From Garden District carriage house to Romanesque elegance

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By Katye Rhett with house history by Liz Burger.

When you walk through the gates at Lynne Stern’s house on Philip Street, you may be struck by how different the property is from other Garden District homes. The setback, the brick construction, and the fact that there is such a large yard sets this charming home apart from its neighbors.

The house was originally built as a carriage house for the property behind it at 1224 Jackson Ave. First surveyed by J.A. D’Hemecourt on October 23, 1874, the current lot was originally part of “four lots of ground” and sold to its second owner, Isaac S. West, Jr., on May 16, 1881. The property remained in his family through his widow, Mrs. Laura B. Tompkins, and their daughters, Miss Sarah D. Butler and Mary F. Butler, for nearly 65 years before acquired by Stern’s mother-in-law, Mrs. Josephine Mayer, widow of Mr. Solomon Walter Stern, for $19,900 in 1945.

The two-story brick structure was half the size you see today when Mrs. S. Walter Stern bought the property in 1945, though the new addition — the entire left side of the house as you are approaching from the street — is seamless. Architect Moise Goldstein was responsible for the design, completed around 1950. It is clear that his motive was to make the entire house appear as if it were all built at the same time. The most prominent exterior differentiation between old and new is the roof line: the original roof is a pitched gable roof while the newer roof is flat because of the difficulty of replicating the gables due to the orientation of the house. Goldstein incorporated two more design features on the exterior to tie the old and new together. First, he took the belt course between the first and second stories and carried it from the original to the new part of the house — a belt course is the continuous row or layer of stone, tile, or in this case, bricks, separating different levels of a building. Common in Romanesque architecture, you can also see this feature all over Tulane’s campus. Secondly, Goldstein was sure to match the pattern and brick of the original to the addition. This type of brick, a New Orleans brick, is very distinctive from others around the country. Much softer, it typically needs to be stuccoed, which is why it is relatively rare to see exposed brick structures in historic neighborhoods.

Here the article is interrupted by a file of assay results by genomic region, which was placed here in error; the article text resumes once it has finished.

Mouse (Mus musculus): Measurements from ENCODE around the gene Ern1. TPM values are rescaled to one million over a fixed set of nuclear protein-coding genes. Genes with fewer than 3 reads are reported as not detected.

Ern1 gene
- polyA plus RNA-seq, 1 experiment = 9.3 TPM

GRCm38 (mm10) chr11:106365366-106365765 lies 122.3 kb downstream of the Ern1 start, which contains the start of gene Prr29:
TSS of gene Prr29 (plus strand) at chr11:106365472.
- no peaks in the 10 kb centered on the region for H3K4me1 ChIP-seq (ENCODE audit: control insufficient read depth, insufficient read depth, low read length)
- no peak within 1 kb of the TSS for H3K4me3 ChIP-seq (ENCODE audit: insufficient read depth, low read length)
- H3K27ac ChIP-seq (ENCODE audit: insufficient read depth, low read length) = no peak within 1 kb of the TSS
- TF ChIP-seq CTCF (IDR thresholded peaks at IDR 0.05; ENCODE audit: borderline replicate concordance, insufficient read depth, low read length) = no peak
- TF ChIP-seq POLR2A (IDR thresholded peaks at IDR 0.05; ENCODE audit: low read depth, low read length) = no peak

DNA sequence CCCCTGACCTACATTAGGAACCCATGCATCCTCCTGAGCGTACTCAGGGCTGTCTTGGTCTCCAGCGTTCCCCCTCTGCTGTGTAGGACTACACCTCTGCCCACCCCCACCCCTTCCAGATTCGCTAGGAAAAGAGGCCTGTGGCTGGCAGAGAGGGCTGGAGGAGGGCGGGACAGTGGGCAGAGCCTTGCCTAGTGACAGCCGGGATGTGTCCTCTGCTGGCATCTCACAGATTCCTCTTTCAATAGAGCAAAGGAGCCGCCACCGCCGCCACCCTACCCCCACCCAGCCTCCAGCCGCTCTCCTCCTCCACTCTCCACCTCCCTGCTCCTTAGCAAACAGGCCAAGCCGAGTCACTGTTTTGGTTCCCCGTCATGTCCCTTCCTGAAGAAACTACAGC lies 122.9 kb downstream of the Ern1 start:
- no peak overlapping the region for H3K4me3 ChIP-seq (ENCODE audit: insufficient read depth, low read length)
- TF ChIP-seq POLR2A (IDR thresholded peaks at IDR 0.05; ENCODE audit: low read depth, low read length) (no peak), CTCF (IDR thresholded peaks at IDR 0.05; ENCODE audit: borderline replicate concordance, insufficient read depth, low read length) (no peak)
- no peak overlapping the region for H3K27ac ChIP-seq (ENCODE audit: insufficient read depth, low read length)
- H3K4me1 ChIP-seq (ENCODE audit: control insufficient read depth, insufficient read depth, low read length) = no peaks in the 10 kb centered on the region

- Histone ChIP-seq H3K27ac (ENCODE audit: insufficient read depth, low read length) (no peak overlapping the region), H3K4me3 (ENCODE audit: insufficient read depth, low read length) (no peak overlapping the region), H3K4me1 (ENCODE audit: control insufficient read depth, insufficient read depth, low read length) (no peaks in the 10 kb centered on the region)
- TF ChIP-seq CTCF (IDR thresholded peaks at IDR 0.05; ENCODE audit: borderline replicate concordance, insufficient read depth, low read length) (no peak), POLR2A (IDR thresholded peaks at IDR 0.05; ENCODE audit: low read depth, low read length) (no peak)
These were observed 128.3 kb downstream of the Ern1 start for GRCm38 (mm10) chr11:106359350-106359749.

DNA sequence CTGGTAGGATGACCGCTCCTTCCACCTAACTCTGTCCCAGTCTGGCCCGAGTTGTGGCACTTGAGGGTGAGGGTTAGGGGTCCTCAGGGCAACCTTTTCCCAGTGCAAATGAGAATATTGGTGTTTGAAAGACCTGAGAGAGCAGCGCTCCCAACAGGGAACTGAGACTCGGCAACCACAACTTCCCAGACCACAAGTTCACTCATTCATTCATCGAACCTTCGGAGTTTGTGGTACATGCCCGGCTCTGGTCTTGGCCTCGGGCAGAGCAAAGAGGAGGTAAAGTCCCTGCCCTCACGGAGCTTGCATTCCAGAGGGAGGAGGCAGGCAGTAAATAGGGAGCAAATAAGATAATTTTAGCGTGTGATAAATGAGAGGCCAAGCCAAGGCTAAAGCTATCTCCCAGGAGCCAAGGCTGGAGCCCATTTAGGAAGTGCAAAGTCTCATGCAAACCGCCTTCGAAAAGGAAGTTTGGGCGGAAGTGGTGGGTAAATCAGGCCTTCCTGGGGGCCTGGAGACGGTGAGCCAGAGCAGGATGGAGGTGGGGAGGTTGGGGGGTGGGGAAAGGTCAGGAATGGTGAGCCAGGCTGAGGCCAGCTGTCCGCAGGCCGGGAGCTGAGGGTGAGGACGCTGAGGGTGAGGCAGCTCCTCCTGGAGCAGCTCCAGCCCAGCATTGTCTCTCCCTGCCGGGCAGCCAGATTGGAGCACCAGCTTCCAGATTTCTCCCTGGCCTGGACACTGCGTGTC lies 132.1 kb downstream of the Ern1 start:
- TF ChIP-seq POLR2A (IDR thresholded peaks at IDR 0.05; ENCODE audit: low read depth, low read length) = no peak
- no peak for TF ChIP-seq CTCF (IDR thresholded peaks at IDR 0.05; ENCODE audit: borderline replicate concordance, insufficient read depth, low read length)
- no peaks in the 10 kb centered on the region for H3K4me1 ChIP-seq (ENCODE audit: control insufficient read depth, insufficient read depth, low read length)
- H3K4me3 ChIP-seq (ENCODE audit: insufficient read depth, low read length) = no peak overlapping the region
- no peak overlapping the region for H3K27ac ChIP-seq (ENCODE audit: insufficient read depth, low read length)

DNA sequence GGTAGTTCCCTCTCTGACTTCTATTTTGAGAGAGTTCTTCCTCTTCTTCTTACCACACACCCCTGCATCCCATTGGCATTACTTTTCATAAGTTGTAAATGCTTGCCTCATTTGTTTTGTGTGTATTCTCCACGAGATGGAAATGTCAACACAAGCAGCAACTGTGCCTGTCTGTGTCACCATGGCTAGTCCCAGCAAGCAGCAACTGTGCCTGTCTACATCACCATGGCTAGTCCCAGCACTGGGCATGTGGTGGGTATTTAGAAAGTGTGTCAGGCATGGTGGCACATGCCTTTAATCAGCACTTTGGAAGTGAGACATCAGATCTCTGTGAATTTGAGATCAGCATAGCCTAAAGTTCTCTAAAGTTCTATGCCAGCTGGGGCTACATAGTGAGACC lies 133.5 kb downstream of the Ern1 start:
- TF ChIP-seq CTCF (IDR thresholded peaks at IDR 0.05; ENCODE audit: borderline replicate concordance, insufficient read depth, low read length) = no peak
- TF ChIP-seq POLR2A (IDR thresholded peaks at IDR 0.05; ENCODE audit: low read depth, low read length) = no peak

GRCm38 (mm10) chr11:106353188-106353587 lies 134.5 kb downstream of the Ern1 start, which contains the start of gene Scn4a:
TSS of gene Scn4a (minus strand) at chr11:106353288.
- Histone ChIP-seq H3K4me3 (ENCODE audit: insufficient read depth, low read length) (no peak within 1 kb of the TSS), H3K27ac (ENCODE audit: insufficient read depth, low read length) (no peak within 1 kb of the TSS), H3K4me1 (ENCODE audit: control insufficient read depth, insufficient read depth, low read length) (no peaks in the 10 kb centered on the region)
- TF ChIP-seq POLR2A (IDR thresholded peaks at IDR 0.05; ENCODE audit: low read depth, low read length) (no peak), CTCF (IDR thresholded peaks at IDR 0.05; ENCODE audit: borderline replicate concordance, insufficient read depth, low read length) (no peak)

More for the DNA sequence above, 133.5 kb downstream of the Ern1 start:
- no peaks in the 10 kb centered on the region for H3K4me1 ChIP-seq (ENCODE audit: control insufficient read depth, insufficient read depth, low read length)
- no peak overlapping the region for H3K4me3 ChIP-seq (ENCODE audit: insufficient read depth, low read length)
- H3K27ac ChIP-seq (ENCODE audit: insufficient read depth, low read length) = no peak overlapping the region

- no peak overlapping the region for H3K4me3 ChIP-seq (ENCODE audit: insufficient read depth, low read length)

Photos by Sara Essex Bradley

In 1984, Lynne and her late husband, Maurice Stern, moved into 1223 Philip St. after they purchased the lot from Mrs. S. Walter Stern’s estate. At this time, they updated the plumbing and HVAC and remodeled the library, the latter with the help of Glenn Schexnaydre, who built the bookshelves. In 2007, Lynne decided to renovate the kitchen back to its glory. Keeping the original cabinets, the biggest challenge in the renovation was custom-fitting hardware to fit the thin frames, which were originally from the 1950s. The result of the renovation is beautiful, honoring the past while keeping the space functional for modern necessities.

Finally, as you exit the house, try to imagine the beautiful front and side gardens with over 300 palm trees. This was its condition when Mrs. S. Walter Stern moved in in 1945. She commissioned Chris Fredericks to design the landscape, including the rose garden, which included the beautiful hybrid tea roses you still see today. Lynne and her husband re-commissioned Mr. Fredericks in 1984 to restore the landscaping.